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Polish Language

The National Theater

The National Theater of Poland dates back over 250 years. With three different performance spaces, the National Theater offers a wide variety of arts within its repertoire. Explore the national website for more up the date details.

Polish National Opera

This recording of an aria, Ten zegar stary,  from Stanisław Moniuszko’s opera Straszny Dwór (The Enchanted Manor), performed by a very popular bass-baritone, Bernard Ładysz, is probably the most popular aria from a Polish opera. The opera was created after the fall of the January uprising (Powstanie Styczniowe) and its premiere in 1865 turned into a manifestation of patriotism. After only a couple of performances the opera was banned by Tsarist censors. This composition can clearly can be given the title of "Polish national opera".  In the aria, the manor's gatekeeper talks of the ancient, broken clock at the manor which, although silent for a century, comes to life when a stranger disturbs the peace of the enchanted house. In such cases, at dawn, at daybreak, the clock gives a concert on its chimes.  Ładysz's popularity as a singer has contributed greatly to the introduction of the operatic art to the wide Polish audience.

Polish theater today


If you are a theater buff, for the latest happenings on the Polish scene, check out this portal from e-teatr.pol.

Theater's changing fortunes


Polish theater for almost a millenium held a sacred place in the pantheon of Polish culture. The theater was the conscience of the nation, the great teacher, the beacon pointing the way forward.  During various occupations the theatre suffered persecution along with the country.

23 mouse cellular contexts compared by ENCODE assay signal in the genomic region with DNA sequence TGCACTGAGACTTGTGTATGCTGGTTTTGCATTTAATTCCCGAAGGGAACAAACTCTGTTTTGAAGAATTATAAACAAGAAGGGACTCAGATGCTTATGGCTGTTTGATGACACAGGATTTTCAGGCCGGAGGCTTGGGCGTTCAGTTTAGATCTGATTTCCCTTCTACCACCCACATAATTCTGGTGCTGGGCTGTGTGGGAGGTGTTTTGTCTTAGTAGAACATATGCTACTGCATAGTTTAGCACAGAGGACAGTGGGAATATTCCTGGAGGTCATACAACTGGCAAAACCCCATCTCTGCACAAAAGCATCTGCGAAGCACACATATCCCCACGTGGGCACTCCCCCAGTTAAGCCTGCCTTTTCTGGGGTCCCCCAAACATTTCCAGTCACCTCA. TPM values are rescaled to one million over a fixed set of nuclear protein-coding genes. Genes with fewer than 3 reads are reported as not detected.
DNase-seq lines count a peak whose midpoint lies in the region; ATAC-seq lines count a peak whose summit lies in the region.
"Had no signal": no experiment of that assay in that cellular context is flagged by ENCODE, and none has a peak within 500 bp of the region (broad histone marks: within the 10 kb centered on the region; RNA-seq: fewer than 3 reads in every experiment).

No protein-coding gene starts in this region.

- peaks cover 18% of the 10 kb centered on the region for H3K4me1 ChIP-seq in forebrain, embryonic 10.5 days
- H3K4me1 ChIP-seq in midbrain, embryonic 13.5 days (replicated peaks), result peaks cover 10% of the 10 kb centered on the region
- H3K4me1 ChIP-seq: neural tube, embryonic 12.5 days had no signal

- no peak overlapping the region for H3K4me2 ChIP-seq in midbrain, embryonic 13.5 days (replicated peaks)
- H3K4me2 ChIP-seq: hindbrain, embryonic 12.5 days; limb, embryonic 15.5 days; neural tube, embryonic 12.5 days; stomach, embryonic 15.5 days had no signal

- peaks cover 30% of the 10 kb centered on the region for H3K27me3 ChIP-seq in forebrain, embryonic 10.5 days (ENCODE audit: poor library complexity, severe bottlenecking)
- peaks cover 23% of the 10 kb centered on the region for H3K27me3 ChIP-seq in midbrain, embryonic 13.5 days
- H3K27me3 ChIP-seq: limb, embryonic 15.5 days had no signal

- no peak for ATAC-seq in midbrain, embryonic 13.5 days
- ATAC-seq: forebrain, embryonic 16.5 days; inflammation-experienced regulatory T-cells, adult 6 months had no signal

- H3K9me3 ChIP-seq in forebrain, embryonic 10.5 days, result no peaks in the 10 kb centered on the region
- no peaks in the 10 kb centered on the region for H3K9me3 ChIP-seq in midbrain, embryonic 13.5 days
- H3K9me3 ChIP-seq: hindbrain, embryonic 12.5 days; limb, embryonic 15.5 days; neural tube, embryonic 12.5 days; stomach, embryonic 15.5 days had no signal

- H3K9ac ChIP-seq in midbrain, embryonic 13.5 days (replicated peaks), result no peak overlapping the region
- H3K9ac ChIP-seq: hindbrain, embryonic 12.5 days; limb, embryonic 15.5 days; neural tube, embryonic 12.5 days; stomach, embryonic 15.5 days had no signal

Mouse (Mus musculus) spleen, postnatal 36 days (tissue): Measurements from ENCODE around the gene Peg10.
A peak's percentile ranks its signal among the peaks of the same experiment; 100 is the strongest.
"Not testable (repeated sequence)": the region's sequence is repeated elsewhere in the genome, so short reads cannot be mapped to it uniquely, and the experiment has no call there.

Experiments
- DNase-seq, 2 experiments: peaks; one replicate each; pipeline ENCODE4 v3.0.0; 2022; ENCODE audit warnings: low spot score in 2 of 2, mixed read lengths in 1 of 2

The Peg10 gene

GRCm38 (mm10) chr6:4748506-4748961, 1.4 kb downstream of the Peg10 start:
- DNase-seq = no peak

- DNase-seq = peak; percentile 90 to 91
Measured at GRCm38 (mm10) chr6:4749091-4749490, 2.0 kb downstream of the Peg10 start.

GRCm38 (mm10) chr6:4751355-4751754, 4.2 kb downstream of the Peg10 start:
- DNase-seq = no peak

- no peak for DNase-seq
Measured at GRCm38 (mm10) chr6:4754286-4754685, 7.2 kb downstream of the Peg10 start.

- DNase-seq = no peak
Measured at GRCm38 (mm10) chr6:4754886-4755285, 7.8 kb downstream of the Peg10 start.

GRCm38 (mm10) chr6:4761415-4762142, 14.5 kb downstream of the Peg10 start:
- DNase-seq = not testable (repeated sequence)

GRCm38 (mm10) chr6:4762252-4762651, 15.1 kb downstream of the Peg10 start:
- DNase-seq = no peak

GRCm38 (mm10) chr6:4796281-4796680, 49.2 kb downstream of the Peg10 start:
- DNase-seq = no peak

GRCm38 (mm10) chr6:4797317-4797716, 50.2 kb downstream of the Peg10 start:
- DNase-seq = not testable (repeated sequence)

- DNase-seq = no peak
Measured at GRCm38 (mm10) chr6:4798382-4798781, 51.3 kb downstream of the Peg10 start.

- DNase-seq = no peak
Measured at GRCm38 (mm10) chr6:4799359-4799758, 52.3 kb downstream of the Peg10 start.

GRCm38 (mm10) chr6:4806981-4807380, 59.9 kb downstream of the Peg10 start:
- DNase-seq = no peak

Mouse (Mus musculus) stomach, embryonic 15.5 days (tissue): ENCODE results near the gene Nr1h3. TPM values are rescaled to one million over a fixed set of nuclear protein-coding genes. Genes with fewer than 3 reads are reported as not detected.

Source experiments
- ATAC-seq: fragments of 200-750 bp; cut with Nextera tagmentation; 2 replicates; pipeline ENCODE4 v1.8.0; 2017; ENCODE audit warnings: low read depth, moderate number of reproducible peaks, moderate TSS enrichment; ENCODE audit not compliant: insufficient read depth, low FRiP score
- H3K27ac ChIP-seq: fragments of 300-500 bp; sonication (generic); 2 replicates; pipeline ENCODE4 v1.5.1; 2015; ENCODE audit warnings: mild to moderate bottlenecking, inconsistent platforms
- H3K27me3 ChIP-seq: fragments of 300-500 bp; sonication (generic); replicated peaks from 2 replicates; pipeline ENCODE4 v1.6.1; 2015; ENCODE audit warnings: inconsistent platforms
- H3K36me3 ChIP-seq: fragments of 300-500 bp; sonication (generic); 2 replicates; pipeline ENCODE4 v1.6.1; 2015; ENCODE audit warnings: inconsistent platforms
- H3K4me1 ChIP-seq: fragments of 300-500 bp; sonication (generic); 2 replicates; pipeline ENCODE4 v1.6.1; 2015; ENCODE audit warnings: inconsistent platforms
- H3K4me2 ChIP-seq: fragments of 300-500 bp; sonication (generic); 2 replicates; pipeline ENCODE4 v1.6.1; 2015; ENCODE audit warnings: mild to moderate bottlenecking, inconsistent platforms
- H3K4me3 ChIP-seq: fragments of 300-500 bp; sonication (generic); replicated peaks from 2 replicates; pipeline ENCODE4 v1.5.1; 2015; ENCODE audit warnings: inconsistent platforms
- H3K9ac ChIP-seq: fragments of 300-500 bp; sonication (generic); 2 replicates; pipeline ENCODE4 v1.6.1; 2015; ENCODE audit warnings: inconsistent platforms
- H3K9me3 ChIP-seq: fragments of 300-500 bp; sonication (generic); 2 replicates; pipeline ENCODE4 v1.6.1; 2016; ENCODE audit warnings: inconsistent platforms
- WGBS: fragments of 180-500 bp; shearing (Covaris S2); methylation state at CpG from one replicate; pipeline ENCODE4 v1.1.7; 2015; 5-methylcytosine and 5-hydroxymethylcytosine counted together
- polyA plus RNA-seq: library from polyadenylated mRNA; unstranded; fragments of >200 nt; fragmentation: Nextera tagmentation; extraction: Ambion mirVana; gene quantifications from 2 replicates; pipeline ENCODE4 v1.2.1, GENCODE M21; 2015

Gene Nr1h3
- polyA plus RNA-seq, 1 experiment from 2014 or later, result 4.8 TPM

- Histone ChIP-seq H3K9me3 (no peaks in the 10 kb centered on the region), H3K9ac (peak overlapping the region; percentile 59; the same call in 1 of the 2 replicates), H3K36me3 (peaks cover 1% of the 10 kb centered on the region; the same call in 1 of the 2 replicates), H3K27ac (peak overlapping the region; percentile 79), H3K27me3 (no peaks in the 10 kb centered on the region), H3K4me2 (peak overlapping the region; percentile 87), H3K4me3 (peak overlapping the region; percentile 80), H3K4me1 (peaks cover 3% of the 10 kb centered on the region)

"Two strands dominate Polish theatre tradition: the poetic, sacred strand, exemplified by nineteenth-century Romantic playwrights such as Adam Mickiewicz and Juliusz Slowacki; and the grotesque, satiric strand, exemplified by twentieth-century playwrights such as Stanislaw Ignacy Witkiewicz and Slawomir Mrożek. The Polish theatre practitioner best known in the United States, Jerzy Grotowski, brought the first tradition into the twentieth century by adapting the works of the Polish Romantics and making the theatre itself a place where something "sacred" took place. A figure far less well known in this country but tremendously influential in his native land, Witold Gombrowicz (1904-1969) embodied the second tradition—the tradition of the grotesque—in his novels, diary, and plays. Gombrowicz, who lived in self-imposed exile in Argentina and France for thirty years, wrote scathingly satirical works that might be called absurdist, were it not for the fact that many of them predated absurdism."

(Kathleen Cioffi, Theatre Journal 54.2 (2002)

Ironically, the hardest times for Polish theater came when the Iron Curtain was lifted and the nation's artists were free to express their views. The sudden rise in consumerism and crisis of idealism in Polish society, combined with the drastic shrinking of public funding of the arts, led to a dramatic drop in theatrical spectatorship. 

"In the years directly following the collapse of communism in 1989, contemporary Polish drama was all but absent from the Polish stage. In Poland, theatre is traditionally the domain of the director rather than the writer, but in the 1990s the outlook was particularly bleak. There were only three writers regarded as professional playwrights: Słobodzianek, Sławomir Mrozek and Janusz Głowacki. The theatres were practically deserted; indeed, some joked that the most popular play in Poland was Performance Cancelled. The last 10 years, however, have seen a dramatic rebirth of playwriting. The Polish Theatre Institute's guide to contemporary drama now lists over 30 working playwrights..."

(The Guardian Theatre Blog, Nov 17, 2010)